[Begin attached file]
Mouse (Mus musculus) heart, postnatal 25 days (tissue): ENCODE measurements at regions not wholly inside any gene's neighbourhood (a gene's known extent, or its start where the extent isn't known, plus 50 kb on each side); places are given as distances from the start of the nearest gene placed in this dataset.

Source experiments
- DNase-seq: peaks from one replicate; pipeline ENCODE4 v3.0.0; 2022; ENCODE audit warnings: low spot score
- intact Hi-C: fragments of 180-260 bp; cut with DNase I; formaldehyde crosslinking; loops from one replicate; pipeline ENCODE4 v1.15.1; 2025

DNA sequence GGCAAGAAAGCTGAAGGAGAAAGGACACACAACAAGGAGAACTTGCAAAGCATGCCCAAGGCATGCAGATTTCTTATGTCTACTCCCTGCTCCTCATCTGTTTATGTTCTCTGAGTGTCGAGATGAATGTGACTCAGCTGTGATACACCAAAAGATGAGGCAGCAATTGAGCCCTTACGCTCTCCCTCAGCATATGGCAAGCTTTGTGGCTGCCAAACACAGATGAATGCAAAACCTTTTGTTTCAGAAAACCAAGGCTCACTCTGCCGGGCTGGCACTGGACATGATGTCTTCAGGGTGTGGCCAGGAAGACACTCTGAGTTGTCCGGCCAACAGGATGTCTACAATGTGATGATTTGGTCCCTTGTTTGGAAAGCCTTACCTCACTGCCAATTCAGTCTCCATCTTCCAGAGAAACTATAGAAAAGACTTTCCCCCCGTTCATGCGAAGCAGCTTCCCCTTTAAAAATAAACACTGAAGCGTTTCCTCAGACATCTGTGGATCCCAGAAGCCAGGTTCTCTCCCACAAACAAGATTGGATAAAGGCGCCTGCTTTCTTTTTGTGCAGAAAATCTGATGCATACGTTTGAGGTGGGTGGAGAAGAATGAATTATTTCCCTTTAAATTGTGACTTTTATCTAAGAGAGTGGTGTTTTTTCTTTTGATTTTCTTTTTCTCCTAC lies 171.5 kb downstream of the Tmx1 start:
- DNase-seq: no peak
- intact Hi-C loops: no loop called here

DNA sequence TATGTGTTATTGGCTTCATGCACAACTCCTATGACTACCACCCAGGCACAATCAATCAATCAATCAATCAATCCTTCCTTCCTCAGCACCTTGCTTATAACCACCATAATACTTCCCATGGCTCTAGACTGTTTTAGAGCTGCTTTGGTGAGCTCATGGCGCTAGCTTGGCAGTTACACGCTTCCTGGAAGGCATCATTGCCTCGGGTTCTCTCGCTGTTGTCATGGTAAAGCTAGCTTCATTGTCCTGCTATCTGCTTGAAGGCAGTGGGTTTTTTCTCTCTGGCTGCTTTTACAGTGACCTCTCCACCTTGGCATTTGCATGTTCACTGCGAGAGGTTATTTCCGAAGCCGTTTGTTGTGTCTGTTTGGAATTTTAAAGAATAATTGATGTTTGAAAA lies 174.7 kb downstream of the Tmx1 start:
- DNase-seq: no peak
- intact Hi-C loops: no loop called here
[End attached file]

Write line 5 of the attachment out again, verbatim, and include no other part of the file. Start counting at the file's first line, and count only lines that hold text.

DNA sequence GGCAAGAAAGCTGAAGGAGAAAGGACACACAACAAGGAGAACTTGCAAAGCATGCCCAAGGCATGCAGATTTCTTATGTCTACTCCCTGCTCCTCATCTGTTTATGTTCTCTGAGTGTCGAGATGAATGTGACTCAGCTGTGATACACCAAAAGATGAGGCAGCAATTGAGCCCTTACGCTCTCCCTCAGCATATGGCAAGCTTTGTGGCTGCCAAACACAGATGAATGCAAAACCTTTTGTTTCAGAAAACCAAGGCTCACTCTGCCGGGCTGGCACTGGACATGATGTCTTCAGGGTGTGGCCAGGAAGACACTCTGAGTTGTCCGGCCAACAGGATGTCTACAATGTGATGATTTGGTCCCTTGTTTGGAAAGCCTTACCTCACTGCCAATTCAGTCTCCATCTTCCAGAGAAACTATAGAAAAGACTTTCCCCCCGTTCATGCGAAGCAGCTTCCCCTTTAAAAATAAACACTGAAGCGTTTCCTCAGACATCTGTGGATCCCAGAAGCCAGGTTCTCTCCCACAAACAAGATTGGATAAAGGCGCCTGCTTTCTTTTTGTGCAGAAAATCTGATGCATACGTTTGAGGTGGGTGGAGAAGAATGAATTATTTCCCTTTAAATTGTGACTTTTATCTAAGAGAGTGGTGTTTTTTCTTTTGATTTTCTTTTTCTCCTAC lies 171.5 kb downstream of the Tmx1 start: